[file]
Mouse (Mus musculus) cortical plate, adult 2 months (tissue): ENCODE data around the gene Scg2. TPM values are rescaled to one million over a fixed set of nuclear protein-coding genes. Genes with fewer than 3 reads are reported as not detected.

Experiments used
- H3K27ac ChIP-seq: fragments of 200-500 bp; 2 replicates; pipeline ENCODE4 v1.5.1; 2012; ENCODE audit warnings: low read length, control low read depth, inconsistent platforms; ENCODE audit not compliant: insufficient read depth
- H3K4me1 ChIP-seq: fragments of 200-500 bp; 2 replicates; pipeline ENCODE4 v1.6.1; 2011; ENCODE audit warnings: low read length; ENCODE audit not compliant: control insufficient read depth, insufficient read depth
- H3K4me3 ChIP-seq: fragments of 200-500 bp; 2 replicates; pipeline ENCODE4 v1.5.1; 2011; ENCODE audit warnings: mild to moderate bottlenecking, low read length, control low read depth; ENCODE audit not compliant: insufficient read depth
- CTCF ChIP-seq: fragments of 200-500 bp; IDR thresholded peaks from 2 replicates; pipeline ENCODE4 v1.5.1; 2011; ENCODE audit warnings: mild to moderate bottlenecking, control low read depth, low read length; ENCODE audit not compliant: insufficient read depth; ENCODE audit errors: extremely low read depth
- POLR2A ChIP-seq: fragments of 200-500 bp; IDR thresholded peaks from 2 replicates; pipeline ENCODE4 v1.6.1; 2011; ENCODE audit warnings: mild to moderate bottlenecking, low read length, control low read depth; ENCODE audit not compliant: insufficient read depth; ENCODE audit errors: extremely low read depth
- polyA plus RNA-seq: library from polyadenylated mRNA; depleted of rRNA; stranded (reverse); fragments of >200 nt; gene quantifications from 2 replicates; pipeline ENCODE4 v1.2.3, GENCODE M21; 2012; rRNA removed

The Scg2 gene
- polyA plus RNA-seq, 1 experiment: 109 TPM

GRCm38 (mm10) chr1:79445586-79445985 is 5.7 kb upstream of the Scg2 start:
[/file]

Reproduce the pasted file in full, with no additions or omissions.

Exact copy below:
Mouse (Mus musculus) cortical plate, adult 2 months (tissue): ENCODE data around the gene Scg2. TPM values are rescaled to one million over a fixed set of nuclear protein-coding genes. Genes with fewer than 3 reads are reported as not detected.

Experiments used
- H3K27ac ChIP-seq: fragments of 200-500 bp; 2 replicates; pipeline ENCODE4 v1.5.1; 2012; ENCODE audit warnings: low read length, control low read depth, inconsistent platforms; ENCODE audit not compliant: insufficient read depth
- H3K4me1 ChIP-seq: fragments of 200-500 bp; 2 replicates; pipeline ENCODE4 v1.6.1; 2011; ENCODE audit warnings: low read length; ENCODE audit not compliant: control insufficient read depth, insufficient read depth
- H3K4me3 ChIP-seq: fragments of 200-500 bp; 2 replicates; pipeline ENCODE4 v1.5.1; 2011; ENCODE audit warnings: mild to moderate bottlenecking, low read length, control low read depth; ENCODE audit not compliant: insufficient read depth
- CTCF ChIP-seq: fragments of 200-500 bp; IDR thresholded peaks from 2 replicates; pipeline ENCODE4 v1.5.1; 2011; ENCODE audit warnings: mild to moderate bottlenecking, control low read depth, low read length; ENCODE audit not compliant: insufficient read depth; ENCODE audit errors: extremely low read depth
- POLR2A ChIP-seq: fragments of 200-500 bp; IDR thresholded peaks from 2 replicates; pipeline ENCODE4 v1.6.1; 2011; ENCODE audit warnings: mild to moderate bottlenecking, low read length, control low read depth; ENCODE audit not compliant: insufficient read depth; ENCODE audit errors: extremely low read depth
- polyA plus RNA-seq: library from polyadenylated mRNA; depleted of rRNA; stranded (reverse); fragments of >200 nt; gene quantifications from 2 replicates; pipeline ENCODE4 v1.2.3, GENCODE M21; 2012; rRNA removed

The Scg2 gene
- polyA plus RNA-seq, 1 experiment: 109 TPM

GRCm38 (mm10) chr1:79445586-79445985 is 5.7 kb upstream of the Scg2 start: